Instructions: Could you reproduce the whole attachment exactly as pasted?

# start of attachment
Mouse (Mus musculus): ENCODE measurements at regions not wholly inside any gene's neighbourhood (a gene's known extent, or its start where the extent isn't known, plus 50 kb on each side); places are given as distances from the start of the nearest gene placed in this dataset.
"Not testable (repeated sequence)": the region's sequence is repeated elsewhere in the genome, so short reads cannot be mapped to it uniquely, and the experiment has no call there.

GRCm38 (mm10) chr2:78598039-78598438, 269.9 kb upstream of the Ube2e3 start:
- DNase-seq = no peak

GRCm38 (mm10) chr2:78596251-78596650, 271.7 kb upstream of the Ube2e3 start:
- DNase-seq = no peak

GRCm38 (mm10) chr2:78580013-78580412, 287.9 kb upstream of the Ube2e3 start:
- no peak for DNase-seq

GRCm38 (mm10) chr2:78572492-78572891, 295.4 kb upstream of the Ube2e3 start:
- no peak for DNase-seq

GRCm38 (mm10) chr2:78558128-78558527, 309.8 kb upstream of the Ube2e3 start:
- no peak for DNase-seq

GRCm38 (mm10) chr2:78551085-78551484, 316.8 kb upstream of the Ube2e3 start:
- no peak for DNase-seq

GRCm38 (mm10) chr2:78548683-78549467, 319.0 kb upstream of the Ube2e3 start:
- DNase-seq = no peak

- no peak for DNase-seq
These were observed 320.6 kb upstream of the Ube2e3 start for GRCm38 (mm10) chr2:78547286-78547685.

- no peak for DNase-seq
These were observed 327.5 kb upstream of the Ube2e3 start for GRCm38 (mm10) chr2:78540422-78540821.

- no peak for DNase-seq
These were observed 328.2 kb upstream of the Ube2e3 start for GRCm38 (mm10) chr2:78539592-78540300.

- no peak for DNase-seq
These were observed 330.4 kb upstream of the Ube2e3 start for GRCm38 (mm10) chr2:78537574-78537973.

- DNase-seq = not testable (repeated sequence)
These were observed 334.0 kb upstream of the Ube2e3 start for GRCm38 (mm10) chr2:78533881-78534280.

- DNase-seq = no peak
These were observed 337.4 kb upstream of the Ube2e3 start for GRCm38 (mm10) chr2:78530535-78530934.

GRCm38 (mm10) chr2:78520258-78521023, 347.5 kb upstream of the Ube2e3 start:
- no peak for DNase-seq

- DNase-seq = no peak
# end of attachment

Mouse (Mus musculus): ENCODE measurements at regions not wholly inside any gene's neighbourhood (a gene's known extent, or its start where the extent isn't known, plus 50 kb on each side); places are given as distances from the start of the nearest gene placed in this dataset.
"Not testable (repeated sequence)": the region's sequence is repeated elsewhere in the genome, so short reads cannot be mapped to it uniquely, and the experiment has no call there.

GRCm38 (mm10) chr2:78598039-78598438, 269.9 kb upstream of the Ube2e3 start:
- DNase-seq = no peak

GRCm38 (mm10) chr2:78596251-78596650, 271.7 kb upstream of the Ube2e3 start:
- DNase-seq = no peak

GRCm38 (mm10) chr2:78580013-78580412, 287.9 kb upstream of the Ube2e3 start:
- no peak for DNase-seq

GRCm38 (mm10) chr2:78572492-78572891, 295.4 kb upstream of the Ube2e3 start:
- no peak for DNase-seq

GRCm38 (mm10) chr2:78558128-78558527, 309.8 kb upstream of the Ube2e3 start:
- no peak for DNase-seq

GRCm38 (mm10) chr2:78551085-78551484, 316.8 kb upstream of the Ube2e3 start:
- no peak for DNase-seq

GRCm38 (mm10) chr2:78548683-78549467, 319.0 kb upstream of the Ube2e3 start:
- DNase-seq = no peak

- no peak for DNase-seq
These were observed 320.6 kb upstream of the Ube2e3 start for GRCm38 (mm10) chr2:78547286-78547685.

- no peak for DNase-seq
These were observed 327.5 kb upstream of the Ube2e3 start for GRCm38 (mm10) chr2:78540422-78540821.

- no peak for DNase-seq
These were observed 328.2 kb upstream of the Ube2e3 start for GRCm38 (mm10) chr2:78539592-78540300.

- no peak for DNase-seq
These were observed 330.4 kb upstream of the Ube2e3 start for GRCm38 (mm10) chr2:78537574-78537973.

- DNase-seq = not testable (repeated sequence)
These were observed 334.0 kb upstream of the Ube2e3 start for GRCm38 (mm10) chr2:78533881-78534280.

- DNase-seq = no peak
These were observed 337.4 kb upstream of the Ube2e3 start for GRCm38 (mm10) chr2:78530535-78530934.

GRCm38 (mm10) chr2:78520258-78521023, 347.5 kb upstream of the Ube2e3 start:
- no peak for DNase-seq

- DNase-seq = no peak